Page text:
16 thoughts on “Guest Post: Shaping a Heart”
Callie, it’s an honor to have you here on The Artist’s Road! It’s odd reading your prose on a blog with no pics of your kids, however; it’s such an important element of your blog. But I like it here, because it allows your prose to stand on its own, and it does that so well.
Pingback: Chaos and Structure | Callie's Blog
Thanks, Patrick! I’m honored to be here. It was weird not having any pictures of them up here for me, too. I use them to help me tell the story a lot, and it seemed here that I should show with my words what they’ve taught me (are teaching me). Thanks again for having me!
This is such a sweet post! Personal stories are a great way to talk about writing. I really enjoyed it, Callie!
This is beautiful, Callie. I love the way you used your daughters’ different styles of creativity to learn something. I learned a lot, too. I love being able to absorb important lessons from a story that makes me forget I’m learning.
P. S. Patrick, I enjoyed this from your introduction: “Meet Callie, and her two muses, Hadley and Harper.” They really are little muses. 🙂
Thank you, Annie! I really appreciate your kind words and I’m glad you liked the personal stories.
Thank you, Milli! I like this from your comment: “I love being able to absorb important lessons from a story that makes me forget I’m learning.” That’s the best kind of learning, isn’t it?
I agree, very important to know where to generate your own creativity. I guess for myself I generate my creativity from the flow around me and also from chaos. It’s the chaos which brings to light for me the many interesting aspects of our world. In chaos, we can find pure evil or goodness. We can find it all.
Thanks for sharing.
I agree, we can find it all in chaos. I think Hadley doesn’t like the emotions that flow out of chaos and feels safe in following steps, whereas Harper wants to get in there and make a mess. 🙂 But I really like the idea that chaos brings light. Thank you for your comment.
Having been an educator most all of my life, I was a Hadley. It was a requirement to dot every “i” and cross every “t” to earn good marks on annual performance reviews. Following directions had advantages as I was secure in my performance having gone over the checklist numerous times, planned, prepared, and delivered. I was OK, I did it right.
No longer in a high school classroom and free to take off my watch, I returned to Art making full time. You guessed it, I’m a Harper! The images I begin tell me what they want to be and can change from day to day or brushstroke to brushstroke. This image dialog with my artwork is so freeing and not only that, it fosters a continual state of surprise. My gosh, what will show up when I step back from this piece?! Finally, I can let my imagination run wild and make a mess!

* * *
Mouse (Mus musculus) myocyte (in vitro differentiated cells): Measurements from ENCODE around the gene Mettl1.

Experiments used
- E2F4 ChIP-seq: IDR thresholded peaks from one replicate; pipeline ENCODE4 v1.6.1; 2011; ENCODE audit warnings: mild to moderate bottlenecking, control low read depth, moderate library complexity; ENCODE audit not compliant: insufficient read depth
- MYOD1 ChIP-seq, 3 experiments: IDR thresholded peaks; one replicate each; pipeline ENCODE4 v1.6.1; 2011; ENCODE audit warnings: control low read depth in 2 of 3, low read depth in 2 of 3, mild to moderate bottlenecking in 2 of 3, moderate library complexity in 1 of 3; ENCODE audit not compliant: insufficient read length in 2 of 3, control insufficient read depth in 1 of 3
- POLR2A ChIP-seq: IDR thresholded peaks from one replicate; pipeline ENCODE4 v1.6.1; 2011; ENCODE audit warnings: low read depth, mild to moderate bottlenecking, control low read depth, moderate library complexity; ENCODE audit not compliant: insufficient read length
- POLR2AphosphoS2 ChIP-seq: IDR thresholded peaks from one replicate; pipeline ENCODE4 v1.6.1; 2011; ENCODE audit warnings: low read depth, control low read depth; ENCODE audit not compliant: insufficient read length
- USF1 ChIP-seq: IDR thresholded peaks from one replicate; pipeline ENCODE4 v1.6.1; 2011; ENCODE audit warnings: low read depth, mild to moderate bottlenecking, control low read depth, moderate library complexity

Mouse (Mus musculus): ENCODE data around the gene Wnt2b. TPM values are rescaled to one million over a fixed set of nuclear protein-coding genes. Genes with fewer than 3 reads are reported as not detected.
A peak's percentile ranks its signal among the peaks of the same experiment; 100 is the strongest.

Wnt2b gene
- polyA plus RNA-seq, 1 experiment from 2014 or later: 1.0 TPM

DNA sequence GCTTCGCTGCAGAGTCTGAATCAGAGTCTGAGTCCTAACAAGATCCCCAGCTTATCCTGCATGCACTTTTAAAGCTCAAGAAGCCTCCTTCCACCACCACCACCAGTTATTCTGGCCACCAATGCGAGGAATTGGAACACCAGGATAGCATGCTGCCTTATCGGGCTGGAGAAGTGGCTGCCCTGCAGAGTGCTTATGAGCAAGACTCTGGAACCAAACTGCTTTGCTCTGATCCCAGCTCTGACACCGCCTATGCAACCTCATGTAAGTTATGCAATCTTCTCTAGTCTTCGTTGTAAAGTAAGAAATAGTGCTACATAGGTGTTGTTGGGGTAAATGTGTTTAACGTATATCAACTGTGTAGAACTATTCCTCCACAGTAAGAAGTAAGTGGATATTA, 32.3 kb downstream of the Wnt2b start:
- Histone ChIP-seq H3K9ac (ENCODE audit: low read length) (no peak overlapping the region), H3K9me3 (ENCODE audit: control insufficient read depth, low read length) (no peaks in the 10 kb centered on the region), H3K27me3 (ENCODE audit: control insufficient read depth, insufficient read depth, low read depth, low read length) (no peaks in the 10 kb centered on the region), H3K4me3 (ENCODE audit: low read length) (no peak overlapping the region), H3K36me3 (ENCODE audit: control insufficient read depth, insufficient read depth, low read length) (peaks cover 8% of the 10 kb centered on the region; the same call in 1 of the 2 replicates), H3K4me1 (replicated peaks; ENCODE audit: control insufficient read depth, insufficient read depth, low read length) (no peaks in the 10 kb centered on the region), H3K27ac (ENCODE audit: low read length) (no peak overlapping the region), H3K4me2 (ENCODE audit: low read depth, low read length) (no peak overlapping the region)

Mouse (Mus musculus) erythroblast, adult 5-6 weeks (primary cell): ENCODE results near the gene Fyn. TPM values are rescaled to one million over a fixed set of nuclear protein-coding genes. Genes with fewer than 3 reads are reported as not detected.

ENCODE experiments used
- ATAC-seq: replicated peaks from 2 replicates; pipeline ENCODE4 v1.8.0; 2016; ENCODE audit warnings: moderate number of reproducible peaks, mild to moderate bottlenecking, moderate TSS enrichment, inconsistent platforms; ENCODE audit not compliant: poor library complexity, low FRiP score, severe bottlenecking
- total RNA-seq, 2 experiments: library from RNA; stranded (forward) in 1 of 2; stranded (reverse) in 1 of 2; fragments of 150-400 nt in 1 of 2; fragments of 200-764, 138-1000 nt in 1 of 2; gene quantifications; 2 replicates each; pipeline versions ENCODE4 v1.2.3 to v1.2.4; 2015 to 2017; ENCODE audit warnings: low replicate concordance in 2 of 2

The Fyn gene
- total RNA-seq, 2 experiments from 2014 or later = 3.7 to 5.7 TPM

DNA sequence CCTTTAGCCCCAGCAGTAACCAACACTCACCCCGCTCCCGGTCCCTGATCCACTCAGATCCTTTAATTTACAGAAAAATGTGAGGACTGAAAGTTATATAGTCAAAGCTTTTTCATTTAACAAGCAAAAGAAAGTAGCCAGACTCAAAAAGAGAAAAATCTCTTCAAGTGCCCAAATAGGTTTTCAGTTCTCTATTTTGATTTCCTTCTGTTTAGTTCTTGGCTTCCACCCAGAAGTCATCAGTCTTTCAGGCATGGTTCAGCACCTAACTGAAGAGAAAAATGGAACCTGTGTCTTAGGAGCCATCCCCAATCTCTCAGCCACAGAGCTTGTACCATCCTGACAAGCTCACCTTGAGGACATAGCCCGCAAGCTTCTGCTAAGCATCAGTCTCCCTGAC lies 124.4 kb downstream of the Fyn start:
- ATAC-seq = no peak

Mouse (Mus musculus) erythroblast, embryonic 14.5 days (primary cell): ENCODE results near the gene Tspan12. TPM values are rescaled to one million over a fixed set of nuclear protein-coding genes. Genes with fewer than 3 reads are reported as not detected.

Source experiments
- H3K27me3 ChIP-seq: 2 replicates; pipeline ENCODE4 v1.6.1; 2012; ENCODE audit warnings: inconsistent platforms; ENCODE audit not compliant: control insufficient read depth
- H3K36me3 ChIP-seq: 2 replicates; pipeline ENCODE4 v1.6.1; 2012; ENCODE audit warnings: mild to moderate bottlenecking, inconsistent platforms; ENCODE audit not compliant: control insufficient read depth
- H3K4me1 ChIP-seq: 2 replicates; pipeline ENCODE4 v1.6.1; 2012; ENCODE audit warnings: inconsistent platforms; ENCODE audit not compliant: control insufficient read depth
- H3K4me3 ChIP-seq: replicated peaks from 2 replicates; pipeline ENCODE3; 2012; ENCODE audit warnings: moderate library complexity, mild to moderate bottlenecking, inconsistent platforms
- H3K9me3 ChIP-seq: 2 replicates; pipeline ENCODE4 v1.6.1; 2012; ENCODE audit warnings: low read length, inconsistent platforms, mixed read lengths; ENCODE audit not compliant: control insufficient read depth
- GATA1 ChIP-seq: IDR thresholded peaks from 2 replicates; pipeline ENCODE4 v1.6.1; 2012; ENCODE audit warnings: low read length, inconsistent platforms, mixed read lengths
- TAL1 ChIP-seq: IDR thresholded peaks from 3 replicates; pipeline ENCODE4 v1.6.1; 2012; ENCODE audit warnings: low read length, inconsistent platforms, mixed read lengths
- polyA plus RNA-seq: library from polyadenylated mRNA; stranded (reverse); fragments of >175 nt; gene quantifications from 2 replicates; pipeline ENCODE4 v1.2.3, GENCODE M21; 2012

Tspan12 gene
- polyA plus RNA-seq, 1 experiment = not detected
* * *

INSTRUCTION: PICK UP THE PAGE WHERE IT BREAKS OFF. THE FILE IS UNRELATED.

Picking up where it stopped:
Cheers to Harper and Hadley – lovely muses both.
I love the way kids from the same parents can be so different in their approach to things. My boys are just the same, characterists from both parents in various measure making them unique.
Your post shows how we should learn from others and how rich our world is in the sharing of ideas.
Great post, thanks for sharing an insight into your family. xx
Sweet and insightful post! I’m more of a Harper … and, sometimes, could use a little more Hadley. Like most (or all) other things in life, doesn’t much comes down to balance?
This was a good way to illustrate the concepts of chaos vs. control in writing. I don’t know on what side I fall! I despise having a structure (i.e. write X words a day, X hours a day, etc.), but yet I need some kind of goal in order to rein it in. It depends on what stage I’m at in the writing process. Generating material lends itself to a more chaotic work flow, whereas editing or refining needs more structured time.
This is fantastic! Thank you for the great descriptions and sharing 🙂
What an interesting (and well-written post). It reminds me of how differently my sister and me approach things as well. For me with writing, I’d say I’m a hybrid between Hadley and Harper. I have to have some overarching sense of structure or rules (I’m a total rule follower), but then I like to allow my characters to speak for themselves and offer creative solutions not in the rule book.
Pingback: Weekend Reads « Visible and Real